An area of concentrated volcanic history, the Kauaeranga Valley is home to base-rock sandstone (greywacke), tufts, rhyolite raw and metamorphosed as well as significant quantities of quality andesite.


With its long history as an outdoor icon, natural beauty, amenable camping, closeness to population centres, nearness to other outdoor areas and crags - and vast quantities of rock - the Kauaeranga Valley offers budding experienced ascentionists a sporting area of epic proportions. The valley is a great place to stay and could serve as a base for exploring other crags scattered around the peninsular with most developed areas a half hour or less away.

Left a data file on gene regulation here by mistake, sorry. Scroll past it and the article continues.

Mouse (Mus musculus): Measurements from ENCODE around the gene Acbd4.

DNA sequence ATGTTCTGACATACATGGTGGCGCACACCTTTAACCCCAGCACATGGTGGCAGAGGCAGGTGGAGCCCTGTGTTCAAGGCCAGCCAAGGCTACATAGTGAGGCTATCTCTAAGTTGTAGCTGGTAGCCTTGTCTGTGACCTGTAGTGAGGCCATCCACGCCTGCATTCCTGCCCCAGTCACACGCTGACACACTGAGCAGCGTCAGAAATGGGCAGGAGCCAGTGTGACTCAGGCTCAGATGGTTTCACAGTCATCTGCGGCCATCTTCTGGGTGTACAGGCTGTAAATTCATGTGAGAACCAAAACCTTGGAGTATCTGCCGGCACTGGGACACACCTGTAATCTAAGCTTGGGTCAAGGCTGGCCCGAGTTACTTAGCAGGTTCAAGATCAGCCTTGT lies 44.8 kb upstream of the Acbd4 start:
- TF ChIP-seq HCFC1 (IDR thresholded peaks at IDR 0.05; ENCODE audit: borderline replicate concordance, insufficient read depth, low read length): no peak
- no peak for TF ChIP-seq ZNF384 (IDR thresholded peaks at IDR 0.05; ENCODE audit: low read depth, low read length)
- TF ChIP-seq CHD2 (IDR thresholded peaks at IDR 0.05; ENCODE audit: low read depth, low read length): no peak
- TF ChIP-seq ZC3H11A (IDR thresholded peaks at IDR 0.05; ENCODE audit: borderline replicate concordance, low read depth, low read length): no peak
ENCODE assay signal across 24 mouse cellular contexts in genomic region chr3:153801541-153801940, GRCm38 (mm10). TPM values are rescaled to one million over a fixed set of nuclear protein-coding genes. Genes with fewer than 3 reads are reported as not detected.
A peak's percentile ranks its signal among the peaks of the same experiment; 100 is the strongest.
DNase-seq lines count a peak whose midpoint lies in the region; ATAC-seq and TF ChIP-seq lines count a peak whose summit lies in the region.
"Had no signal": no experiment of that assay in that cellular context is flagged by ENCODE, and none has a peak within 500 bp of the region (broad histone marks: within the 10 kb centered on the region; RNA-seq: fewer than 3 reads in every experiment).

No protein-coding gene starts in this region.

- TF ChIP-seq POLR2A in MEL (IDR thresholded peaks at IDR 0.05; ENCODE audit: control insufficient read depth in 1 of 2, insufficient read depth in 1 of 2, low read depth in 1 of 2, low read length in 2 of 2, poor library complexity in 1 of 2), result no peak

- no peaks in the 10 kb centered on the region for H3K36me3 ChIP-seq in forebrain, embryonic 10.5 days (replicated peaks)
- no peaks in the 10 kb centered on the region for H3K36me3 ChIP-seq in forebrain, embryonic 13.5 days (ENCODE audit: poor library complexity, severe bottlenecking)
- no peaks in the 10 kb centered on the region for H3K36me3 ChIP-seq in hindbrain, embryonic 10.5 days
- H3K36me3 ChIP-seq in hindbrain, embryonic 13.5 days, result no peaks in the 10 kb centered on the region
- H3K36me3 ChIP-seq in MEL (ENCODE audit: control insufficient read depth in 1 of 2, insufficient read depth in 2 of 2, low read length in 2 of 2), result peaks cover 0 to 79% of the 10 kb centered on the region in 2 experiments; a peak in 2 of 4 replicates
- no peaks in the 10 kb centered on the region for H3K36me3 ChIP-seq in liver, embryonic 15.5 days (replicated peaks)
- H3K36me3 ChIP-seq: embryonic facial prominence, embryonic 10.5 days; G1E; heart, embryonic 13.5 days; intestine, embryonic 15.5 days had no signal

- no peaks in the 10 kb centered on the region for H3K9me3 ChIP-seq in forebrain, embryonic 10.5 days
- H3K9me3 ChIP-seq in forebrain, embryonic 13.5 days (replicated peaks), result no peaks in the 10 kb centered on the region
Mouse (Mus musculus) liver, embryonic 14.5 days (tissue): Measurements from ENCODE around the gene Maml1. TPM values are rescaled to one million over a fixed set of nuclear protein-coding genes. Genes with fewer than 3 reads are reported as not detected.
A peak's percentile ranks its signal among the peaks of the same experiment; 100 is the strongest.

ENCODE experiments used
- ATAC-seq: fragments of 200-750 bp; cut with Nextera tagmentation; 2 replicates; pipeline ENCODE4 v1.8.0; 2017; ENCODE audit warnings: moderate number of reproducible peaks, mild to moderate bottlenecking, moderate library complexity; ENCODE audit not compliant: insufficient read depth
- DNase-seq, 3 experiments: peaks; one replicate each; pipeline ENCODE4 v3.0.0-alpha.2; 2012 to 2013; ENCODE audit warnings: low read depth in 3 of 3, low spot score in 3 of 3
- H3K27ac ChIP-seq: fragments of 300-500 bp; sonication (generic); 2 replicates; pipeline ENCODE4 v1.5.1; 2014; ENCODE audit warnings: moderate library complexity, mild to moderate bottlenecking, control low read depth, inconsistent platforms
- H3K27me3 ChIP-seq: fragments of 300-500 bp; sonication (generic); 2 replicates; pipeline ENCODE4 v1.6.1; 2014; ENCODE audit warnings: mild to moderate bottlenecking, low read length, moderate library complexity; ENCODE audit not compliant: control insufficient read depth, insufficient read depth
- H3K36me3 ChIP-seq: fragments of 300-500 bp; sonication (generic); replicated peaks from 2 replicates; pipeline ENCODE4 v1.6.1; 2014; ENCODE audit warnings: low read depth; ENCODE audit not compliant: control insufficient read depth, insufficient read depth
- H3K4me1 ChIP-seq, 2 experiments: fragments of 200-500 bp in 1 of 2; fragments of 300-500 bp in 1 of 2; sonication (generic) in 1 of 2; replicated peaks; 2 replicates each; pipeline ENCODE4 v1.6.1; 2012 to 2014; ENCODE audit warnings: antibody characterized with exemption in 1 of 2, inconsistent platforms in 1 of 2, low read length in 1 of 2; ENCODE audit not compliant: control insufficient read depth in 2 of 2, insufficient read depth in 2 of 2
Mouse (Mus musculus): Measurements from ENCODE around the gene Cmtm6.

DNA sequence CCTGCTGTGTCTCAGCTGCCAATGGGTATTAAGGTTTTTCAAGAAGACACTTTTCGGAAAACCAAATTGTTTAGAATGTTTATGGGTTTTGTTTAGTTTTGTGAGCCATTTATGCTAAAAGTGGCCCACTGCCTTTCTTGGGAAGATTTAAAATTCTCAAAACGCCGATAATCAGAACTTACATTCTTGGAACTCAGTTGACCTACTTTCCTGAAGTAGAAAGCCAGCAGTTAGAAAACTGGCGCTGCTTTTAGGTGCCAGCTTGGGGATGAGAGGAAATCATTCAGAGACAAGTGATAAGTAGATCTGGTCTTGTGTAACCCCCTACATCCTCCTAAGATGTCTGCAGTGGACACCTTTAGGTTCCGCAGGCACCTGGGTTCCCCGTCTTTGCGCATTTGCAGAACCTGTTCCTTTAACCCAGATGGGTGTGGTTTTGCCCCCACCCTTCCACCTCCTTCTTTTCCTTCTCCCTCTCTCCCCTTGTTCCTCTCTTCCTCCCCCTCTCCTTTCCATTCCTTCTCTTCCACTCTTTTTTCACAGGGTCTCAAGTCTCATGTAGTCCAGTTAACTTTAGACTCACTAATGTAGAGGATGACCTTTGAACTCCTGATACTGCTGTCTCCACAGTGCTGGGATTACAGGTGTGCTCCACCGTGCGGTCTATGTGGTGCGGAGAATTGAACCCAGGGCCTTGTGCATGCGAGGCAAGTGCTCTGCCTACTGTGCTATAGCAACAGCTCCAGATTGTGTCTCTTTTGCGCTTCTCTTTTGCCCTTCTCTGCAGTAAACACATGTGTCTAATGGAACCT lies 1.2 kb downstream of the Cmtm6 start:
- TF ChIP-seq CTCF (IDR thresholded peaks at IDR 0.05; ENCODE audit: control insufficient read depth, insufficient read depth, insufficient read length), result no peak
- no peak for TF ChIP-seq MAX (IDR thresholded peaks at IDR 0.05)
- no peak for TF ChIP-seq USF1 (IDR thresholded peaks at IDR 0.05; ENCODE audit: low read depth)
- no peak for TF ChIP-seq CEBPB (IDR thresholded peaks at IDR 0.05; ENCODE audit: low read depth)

Boulderers will love the ability to explore the area for new blocks. Take a pad, wire brush(es), swimming togs and sense of adventure. Choose the best rock for bouldering:

There are a huge number of crags spread through the valley, from bullet hard andesite through to rotten tuff (and everything in between) and from boulder sized to several hundred metres or more. The best rock for climbing is the andesite and non-metamorphosed rhyolite. The valley experiences high rainfall - meaning anything of any significance will require extensive cleaning. Whereas features such as Table Mountain are andesite, The Pinnacles for example are rhyolite - this rhyolite is great. When reheated and chemically altered by subsequent activity- resulting in discoloured rock, the rhyolite became friable - for example the lookout abseiling rock. The andesite consists of two types - high quality welded-columnar rock perfect for climbing and, on the whole, even more massively dense and extremely sound, non-columnar blocks, similarly perfect for climbing.